# Brain going crazy with recursive functions

5lvqbwl02 at sneakemail.com 5lvqbwl02 at sneakemail.com
Sun Dec 7 08:29:02 CET 2008

```I'm trying to solve the 9-tile puzzle using as functional an approach
as possible.  I've recently finished reading SICP and am deliberately
avoiding easy python-isms for the more convoluted scheme/functional
methods.  The following function is trivial to do with for loops and
directly accessing arrays with [] syntax.  I'm trying to limit myself
to the types of idioms/semantics one finds in minimal scheme, such as
in SICP.  I want eventually to port this to scheme, but I know python
better, so that's where I'm starting.

My current problem is the following.  The 9-tile puzzle consists of a
list of lists like this [[1,2,3],[4,5,6],[7,8,0]], where the numbers
can be jumbled up.  I'm looking for the location of the zero using
*only* recursion and operators that are similar to car/cdr.  The
return value should be the row,col of the zero.  For example above the
return value would be (2,2).

I'm also trying to define a single "linear_search(...)" function which
does the search for within the row (an inner list above) and within
the whole list.  linear_search takes as an argument a "truth_function"
which does the actual work.  What's tricky is that the truth function
for the array-as-a-whole is also the linear_search for a row.  Once
I'm in linear_search for the array, I also call linear_search for each
row.

The problem is the line where it says acc.insert(0,idx) looks fishy to
me.  It works fine and returns the row,col of the location of the zero
tile, but it seems to be mutating a variable, and that's the thing I'm
trying to avoid.  In a sense, it's not hard enough and python is
making this too easy :)  (although it took a bit of mind-wrenching to
get to this point.  Recursion makes you either dumber or smarter, I'm
not sure which).

How do I accumulate the inner value of the search so it pops out at
the end, without resorting to a mutable variable?  I did a bit of
search and the word "monad" came up, but I'm not sure what that is (I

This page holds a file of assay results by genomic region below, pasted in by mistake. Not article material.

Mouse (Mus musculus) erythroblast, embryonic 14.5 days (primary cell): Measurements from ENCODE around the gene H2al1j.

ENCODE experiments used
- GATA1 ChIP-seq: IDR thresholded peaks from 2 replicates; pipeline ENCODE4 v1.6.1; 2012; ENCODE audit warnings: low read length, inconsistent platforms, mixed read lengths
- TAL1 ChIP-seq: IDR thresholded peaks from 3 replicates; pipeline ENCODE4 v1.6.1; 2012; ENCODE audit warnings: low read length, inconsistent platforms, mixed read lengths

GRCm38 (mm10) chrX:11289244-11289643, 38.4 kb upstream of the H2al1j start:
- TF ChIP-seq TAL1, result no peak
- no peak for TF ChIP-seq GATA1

know it relates to haskell and some other purely functional stuff, but
I get very lost when trying to read that stuff).

def linear_search(array, truth_func, acc):
# Goes through each element of array and applies truth_func.
# Returns index if found, otherwise returns None
def linear_search_iter(idx, truth_func, arr, acc):
if arr:
tf = truth_func(arr[0])
if tf or type(tf) is int:
acc.insert(0,idx)
return idx, acc+[idx]
else:
return linear_search_iter(idx+1, truth_func, arr[1:], acc)
return linear_search_iter(0, truth_func, array, acc)

def locate_zero(p):
# Locates empty tile.  Returns (r,c) tuple
def find_zero_in_row(row):
return linear_search(row, lambda x: x==0, acc)

acc = []
ls = linear_search(p, find_zero_in_row, acc)
print acc
return acc

locate_zero(def linear_search(array, truth_func, acc):
# Goes through each element of array and applies truth_func.
# Returns index if found, otherwise returns None
def linear_search_iter(idx, truth_func, arr, acc):
if arr:
tf = truth_func(arr[0])
if tf or type(tf) is int:
acc.insert(0,idx)
return idx, acc+[idx]
else:
return linear_search_iter(idx+1, truth_func, arr[1:], acc)
return linear_search_iter(0, truth_func, array, acc)

def locate_zero(p):
# Locates empty tile.  Returns (r,c) tuple
def find_zero_in_row(row):
return linear_search(row, lambda x: x==0, acc)

acc = []
ls = linear_search(p, find_zero_in_row, acc)
print acc
return acc

locate_zero([[5, 3, 4], [2, 0, 1], [8, 6, 7]])

returns the correct value of [1,1].